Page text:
I really do not see why Roger Bland scoffs at "316000 objects" a year. It is not a great amount if he himself accepts that there could be up to ten thousand detectorists in England and Wales alone. That’s just 31 objects a year each, a handful of Roman “grots”, a buckle or two, a hammered coin and some other bits. That’s not actually very much at all. There are artefact hunters on PAS who have (they say) recorded a thousand items in the last three years - 300 a year (Pete Twinn the Bristol detectorist who Kate Clark spent a lot of time talking to asserts that is the case with his finds). There are 'highlights' from metal detectorists' collections on UKDFD which show that individual detectorists have many more found in the course of a year. There’s the profoundly disturbing Mike Pegg video referred to on this blog a few months back with his “shedfull” of artefacts. There were the four guys (the video pulled from You Tube immediately after I drew attention to it here) who went on a metal detecting weekend in Suffolk and despite it being wet and horrible each proudly displayed a haul greater than thirty recordable items from just one weekend. There are many cases of personal artefact collections which contain more than thirty new recordable items added annually, especially if the searcher has found a "productive" site, like a Roman settlement or Early Medieval cemetery.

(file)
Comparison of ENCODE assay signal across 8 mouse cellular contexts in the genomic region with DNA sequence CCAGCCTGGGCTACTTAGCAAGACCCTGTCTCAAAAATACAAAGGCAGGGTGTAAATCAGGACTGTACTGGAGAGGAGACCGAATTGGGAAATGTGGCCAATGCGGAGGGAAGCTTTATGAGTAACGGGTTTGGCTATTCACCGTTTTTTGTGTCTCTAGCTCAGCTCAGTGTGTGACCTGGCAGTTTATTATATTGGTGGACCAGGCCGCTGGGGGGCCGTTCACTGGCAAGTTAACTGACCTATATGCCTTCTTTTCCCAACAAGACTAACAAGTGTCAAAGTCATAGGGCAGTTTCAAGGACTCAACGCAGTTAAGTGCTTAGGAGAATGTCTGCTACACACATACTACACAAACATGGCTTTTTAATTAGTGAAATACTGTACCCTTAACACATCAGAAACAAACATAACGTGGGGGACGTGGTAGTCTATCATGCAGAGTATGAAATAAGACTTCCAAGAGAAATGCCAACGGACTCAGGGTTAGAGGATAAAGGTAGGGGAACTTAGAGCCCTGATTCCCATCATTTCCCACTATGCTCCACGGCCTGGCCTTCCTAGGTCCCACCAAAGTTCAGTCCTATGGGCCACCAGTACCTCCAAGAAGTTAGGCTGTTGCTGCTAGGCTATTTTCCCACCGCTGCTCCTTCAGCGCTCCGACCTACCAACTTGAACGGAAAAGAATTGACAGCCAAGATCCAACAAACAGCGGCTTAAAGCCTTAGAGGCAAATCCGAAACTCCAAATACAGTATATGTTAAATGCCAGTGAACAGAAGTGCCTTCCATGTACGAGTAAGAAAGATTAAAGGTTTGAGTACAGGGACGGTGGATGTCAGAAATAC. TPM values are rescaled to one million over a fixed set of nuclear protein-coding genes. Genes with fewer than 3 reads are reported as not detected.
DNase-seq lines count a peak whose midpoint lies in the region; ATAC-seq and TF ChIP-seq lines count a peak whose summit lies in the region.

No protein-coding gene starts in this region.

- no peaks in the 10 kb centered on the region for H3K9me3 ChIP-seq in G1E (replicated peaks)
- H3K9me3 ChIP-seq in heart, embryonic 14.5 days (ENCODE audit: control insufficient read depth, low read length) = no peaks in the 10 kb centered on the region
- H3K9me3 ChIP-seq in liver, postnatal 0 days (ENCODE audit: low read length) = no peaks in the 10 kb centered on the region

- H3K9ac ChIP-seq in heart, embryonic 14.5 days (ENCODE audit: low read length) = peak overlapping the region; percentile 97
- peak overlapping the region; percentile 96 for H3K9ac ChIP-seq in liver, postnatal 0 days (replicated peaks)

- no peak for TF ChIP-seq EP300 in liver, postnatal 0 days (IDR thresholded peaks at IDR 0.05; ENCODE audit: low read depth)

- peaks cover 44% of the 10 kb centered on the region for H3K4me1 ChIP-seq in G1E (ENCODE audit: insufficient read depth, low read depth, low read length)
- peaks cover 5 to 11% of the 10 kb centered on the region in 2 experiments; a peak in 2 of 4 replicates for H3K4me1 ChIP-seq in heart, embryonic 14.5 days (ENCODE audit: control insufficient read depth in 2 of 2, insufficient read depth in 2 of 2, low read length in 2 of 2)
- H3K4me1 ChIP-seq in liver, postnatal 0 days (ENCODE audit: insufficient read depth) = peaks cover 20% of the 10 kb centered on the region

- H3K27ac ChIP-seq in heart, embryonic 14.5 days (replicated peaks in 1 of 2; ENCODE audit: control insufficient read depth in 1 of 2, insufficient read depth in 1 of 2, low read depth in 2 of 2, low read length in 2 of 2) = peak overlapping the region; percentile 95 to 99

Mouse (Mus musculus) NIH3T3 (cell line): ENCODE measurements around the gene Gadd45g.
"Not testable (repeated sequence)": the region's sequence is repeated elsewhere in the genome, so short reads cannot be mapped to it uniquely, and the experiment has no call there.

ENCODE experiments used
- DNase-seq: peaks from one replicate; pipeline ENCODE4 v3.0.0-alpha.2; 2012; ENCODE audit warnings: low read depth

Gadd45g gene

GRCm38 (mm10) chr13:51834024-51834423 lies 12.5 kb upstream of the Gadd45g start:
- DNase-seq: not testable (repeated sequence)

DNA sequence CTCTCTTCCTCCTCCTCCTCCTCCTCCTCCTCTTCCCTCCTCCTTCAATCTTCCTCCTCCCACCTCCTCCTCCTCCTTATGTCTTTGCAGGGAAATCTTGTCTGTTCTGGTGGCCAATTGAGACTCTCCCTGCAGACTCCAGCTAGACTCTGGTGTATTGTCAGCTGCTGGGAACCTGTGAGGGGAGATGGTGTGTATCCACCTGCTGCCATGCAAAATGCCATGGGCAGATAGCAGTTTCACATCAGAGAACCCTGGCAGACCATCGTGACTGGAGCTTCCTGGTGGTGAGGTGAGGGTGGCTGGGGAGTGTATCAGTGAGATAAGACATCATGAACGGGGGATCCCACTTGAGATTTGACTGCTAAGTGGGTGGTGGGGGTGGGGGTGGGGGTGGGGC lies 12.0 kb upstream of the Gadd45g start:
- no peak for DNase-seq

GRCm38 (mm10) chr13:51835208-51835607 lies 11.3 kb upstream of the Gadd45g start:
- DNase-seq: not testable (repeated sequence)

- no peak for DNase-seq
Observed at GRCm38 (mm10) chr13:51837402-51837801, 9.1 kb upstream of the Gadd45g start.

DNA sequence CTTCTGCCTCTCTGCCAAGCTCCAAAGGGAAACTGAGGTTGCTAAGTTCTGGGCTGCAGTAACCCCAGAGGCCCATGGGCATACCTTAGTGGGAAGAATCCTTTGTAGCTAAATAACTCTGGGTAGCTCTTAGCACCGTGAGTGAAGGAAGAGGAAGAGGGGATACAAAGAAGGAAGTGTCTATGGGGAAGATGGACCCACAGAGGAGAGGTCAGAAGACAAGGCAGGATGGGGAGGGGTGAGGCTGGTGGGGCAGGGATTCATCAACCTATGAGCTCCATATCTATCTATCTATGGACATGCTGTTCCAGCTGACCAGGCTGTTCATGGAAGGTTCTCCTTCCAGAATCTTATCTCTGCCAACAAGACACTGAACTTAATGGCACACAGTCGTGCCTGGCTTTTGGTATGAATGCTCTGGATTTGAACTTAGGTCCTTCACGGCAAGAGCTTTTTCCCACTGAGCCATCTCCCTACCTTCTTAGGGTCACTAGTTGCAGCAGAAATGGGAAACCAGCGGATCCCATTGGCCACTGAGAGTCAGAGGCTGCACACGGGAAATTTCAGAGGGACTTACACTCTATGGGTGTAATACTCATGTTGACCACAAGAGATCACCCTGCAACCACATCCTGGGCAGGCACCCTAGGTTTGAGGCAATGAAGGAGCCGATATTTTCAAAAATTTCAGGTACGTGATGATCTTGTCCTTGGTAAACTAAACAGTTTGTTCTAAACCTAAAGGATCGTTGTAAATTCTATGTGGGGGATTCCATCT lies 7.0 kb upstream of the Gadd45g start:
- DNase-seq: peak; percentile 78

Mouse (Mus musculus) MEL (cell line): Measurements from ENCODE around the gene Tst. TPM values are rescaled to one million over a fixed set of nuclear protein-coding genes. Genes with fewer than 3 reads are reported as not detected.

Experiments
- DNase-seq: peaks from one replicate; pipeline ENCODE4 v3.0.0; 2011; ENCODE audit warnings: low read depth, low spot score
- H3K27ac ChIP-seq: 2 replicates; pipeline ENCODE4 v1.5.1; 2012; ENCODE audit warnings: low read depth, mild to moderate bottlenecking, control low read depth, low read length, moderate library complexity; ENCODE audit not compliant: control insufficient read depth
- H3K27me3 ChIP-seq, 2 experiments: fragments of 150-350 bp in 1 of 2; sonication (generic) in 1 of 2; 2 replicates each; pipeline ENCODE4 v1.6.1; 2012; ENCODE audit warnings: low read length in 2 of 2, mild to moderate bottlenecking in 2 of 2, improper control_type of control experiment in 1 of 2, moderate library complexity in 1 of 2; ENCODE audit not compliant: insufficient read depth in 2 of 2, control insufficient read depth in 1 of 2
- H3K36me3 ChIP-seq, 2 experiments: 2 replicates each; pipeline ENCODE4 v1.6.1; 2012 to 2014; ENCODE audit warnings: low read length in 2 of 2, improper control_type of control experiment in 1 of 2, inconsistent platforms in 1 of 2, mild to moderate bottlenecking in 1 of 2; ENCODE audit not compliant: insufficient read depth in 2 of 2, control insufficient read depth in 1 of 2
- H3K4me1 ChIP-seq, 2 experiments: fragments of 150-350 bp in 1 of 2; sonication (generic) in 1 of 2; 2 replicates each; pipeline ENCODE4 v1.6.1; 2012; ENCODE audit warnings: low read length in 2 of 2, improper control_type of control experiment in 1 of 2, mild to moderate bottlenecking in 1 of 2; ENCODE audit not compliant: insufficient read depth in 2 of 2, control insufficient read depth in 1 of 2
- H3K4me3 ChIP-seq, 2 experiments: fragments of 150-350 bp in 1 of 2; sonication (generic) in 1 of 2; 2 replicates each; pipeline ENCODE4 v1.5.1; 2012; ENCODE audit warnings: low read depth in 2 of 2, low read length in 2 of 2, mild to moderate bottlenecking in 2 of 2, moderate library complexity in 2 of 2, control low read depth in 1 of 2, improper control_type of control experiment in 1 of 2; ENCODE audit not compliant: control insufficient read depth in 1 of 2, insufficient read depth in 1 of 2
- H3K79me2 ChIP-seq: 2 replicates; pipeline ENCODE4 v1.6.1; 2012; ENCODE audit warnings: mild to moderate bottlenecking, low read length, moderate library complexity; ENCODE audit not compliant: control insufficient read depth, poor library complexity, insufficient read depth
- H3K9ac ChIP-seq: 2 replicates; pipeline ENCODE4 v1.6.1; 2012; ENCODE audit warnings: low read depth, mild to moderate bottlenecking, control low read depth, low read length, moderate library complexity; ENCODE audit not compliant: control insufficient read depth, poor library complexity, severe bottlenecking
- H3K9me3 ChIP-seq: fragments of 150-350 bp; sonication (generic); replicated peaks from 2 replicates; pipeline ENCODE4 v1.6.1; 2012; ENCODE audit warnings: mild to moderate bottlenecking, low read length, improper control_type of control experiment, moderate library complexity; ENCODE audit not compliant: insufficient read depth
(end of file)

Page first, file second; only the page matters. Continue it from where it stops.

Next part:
Of course at the other end of the scale are the dozens of sad individuals that plug away at the hobby and despite going out in all weathers for hours on end manage to find one or two things a year. There are a lot of them in the hobby, many of them probably only go out to meet other people they can talk to in a field at rallies and so on. Then there are many who fall between these extremes. What we need is a much greater amount of precision about artefact hunting and collecting patterns. I believe the Heritage Action counter takes these factors fully into consideration.
As things stand at the moment I believe the Heritage Action Erosion Counter is a relatively accurate reflection of the loss to the British archaeological record due to artefact hunting and collecting.
Supporters of the PAS scoff at the figures, but (as did Roger Bland just now) omit to address the second part of the question I ask about it. Even if the supporters of a "partnership" with artefacts and hunters think these figures are "wrong" (as they must in order to save face), then by how much must these figures be "wrong" to make the situation an acceptable one? Twenty percent, thirty, fifty? This is a question to which I would like to hear the answer.